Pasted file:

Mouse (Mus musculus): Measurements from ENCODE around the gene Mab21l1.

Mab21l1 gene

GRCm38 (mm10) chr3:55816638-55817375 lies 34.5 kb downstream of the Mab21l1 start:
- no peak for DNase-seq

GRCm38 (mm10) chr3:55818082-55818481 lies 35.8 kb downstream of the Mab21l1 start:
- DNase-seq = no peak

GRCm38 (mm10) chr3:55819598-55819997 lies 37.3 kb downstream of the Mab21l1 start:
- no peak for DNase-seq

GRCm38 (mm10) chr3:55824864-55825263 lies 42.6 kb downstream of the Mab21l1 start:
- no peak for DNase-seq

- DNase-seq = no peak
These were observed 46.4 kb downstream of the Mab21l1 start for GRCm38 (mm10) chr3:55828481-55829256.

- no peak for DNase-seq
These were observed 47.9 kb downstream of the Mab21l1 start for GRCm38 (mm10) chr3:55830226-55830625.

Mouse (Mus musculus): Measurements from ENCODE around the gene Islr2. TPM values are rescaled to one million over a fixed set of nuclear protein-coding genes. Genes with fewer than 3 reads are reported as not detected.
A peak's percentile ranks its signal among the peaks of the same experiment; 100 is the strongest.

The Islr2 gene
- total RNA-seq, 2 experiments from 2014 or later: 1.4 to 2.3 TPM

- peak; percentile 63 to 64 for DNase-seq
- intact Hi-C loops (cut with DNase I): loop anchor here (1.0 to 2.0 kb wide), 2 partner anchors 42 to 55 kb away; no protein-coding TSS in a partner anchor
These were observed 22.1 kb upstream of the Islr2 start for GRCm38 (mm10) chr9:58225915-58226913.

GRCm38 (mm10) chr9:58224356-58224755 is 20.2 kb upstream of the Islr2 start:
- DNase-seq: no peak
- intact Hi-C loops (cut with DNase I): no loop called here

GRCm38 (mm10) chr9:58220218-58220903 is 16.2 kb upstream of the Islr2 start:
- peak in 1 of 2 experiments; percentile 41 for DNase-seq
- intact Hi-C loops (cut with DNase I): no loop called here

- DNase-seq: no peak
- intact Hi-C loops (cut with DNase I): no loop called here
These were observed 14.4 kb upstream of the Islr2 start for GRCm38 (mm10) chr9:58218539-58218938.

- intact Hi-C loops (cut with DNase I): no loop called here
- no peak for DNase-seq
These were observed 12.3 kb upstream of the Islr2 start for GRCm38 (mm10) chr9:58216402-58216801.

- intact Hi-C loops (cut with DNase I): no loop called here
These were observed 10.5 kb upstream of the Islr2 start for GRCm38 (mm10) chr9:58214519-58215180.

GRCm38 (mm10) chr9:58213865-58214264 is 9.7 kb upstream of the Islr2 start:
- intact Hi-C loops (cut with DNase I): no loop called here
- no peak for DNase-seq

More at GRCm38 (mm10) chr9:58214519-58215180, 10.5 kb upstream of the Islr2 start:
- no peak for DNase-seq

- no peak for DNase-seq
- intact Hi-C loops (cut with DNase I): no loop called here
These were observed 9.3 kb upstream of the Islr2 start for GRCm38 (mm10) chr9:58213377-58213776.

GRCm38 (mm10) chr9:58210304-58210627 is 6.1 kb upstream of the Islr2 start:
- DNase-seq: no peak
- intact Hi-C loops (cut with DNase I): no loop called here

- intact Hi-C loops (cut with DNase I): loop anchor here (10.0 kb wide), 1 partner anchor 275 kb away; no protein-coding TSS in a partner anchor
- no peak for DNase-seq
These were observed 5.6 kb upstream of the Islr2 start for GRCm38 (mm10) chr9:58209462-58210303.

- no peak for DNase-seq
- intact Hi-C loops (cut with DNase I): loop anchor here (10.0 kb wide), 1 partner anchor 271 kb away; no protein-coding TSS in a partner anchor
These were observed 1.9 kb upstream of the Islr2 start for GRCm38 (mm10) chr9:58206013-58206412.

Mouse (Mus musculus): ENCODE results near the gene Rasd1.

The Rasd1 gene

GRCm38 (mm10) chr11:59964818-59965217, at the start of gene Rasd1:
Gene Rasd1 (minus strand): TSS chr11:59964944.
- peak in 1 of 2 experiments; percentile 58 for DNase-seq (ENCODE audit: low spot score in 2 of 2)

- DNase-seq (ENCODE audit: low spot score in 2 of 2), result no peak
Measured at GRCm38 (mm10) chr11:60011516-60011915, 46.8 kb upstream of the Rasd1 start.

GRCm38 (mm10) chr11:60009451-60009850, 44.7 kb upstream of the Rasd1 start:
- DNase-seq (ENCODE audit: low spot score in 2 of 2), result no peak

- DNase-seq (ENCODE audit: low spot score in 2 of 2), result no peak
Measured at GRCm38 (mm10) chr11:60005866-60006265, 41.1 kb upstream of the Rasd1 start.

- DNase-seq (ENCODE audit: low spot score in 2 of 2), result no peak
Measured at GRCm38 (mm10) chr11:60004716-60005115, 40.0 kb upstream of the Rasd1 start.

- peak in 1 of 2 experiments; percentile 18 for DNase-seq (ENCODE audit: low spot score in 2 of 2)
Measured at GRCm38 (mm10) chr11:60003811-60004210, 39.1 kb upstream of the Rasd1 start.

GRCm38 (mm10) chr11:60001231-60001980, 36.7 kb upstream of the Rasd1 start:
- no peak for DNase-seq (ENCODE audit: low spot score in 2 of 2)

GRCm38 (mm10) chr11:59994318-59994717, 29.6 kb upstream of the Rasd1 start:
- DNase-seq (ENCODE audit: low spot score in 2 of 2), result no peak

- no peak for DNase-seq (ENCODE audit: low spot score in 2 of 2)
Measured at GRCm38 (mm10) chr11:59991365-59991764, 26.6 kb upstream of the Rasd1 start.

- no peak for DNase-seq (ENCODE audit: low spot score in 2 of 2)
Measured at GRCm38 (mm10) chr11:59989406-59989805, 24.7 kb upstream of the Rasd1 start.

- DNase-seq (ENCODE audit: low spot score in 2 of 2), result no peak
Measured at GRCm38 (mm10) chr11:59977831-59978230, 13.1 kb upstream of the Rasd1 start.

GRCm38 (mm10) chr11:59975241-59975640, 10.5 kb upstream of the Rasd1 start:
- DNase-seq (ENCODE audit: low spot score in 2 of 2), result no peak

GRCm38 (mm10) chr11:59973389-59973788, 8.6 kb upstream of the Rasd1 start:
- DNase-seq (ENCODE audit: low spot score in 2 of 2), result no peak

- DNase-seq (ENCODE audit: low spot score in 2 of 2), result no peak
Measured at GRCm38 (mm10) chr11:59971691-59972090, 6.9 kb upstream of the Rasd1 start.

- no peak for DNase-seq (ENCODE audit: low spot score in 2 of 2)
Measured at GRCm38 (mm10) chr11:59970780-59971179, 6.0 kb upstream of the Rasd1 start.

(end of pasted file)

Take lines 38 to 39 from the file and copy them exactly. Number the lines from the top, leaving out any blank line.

- no peak for DNase-seq

More at GRCm38 (mm10) chr9:58214519-58215180, 10.5 kb upstream of the Islr2 start: